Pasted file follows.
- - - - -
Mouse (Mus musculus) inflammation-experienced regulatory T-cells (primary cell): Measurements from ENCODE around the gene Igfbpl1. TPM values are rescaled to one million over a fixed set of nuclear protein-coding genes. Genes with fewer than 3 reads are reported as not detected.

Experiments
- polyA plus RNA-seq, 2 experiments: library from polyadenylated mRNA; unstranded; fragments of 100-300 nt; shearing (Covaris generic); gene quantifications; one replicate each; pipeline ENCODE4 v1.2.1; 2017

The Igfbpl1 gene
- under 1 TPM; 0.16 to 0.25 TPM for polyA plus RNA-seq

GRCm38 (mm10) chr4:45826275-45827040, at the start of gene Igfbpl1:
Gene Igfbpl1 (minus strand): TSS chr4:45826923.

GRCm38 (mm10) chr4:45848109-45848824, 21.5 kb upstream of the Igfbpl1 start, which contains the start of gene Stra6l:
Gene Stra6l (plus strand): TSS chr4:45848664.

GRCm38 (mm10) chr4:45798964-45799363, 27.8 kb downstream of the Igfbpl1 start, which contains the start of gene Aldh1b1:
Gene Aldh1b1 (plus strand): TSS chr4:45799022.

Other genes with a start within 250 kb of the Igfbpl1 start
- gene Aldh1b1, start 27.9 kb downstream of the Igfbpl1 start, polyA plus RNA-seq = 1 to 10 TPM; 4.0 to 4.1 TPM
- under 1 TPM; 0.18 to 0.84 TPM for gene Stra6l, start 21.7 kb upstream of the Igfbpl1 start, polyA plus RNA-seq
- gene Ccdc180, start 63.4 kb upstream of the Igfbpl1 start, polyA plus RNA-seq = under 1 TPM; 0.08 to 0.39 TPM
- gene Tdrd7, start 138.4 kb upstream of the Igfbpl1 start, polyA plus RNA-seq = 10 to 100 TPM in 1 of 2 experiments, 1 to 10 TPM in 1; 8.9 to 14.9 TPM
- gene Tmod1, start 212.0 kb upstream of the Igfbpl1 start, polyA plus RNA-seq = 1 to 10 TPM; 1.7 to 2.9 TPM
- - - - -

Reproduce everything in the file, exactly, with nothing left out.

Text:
Mouse (Mus musculus) inflammation-experienced regulatory T-cells (primary cell): Measurements from ENCODE around the gene Igfbpl1. TPM values are rescaled to one million over a fixed set of nuclear protein-coding genes. Genes with fewer than 3 reads are reported as not detected.

Experiments
- polyA plus RNA-seq, 2 experiments: library from polyadenylated mRNA; unstranded; fragments of 100-300 nt; shearing (Covaris generic); gene quantifications; one replicate each; pipeline ENCODE4 v1.2.1; 2017

The Igfbpl1 gene
- under 1 TPM; 0.16 to 0.25 TPM for polyA plus RNA-seq

GRCm38 (mm10) chr4:45826275-45827040, at the start of gene Igfbpl1:
Gene Igfbpl1 (minus strand): TSS chr4:45826923.

GRCm38 (mm10) chr4:45848109-45848824, 21.5 kb upstream of the Igfbpl1 start, which contains the start of gene Stra6l:
Gene Stra6l (plus strand): TSS chr4:45848664.

GRCm38 (mm10) chr4:45798964-45799363, 27.8 kb downstream of the Igfbpl1 start, which contains the start of gene Aldh1b1:
Gene Aldh1b1 (plus strand): TSS chr4:45799022.

Other genes with a start within 250 kb of the Igfbpl1 start
- gene Aldh1b1, start 27.9 kb downstream of the Igfbpl1 start, polyA plus RNA-seq = 1 to 10 TPM; 4.0 to 4.1 TPM
- under 1 TPM; 0.18 to 0.84 TPM for gene Stra6l, start 21.7 kb upstream of the Igfbpl1 start, polyA plus RNA-seq
- gene Ccdc180, start 63.4 kb upstream of the Igfbpl1 start, polyA plus RNA-seq = under 1 TPM; 0.08 to 0.39 TPM
- gene Tdrd7, start 138.4 kb upstream of the Igfbpl1 start, polyA plus RNA-seq = 10 to 100 TPM in 1 of 2 experiments, 1 to 10 TPM in 1; 8.9 to 14.9 TPM
- gene Tmod1, start 212.0 kb upstream of the Igfbpl1 start, polyA plus RNA-seq = 1 to 10 TPM; 1.7 to 2.9 TPM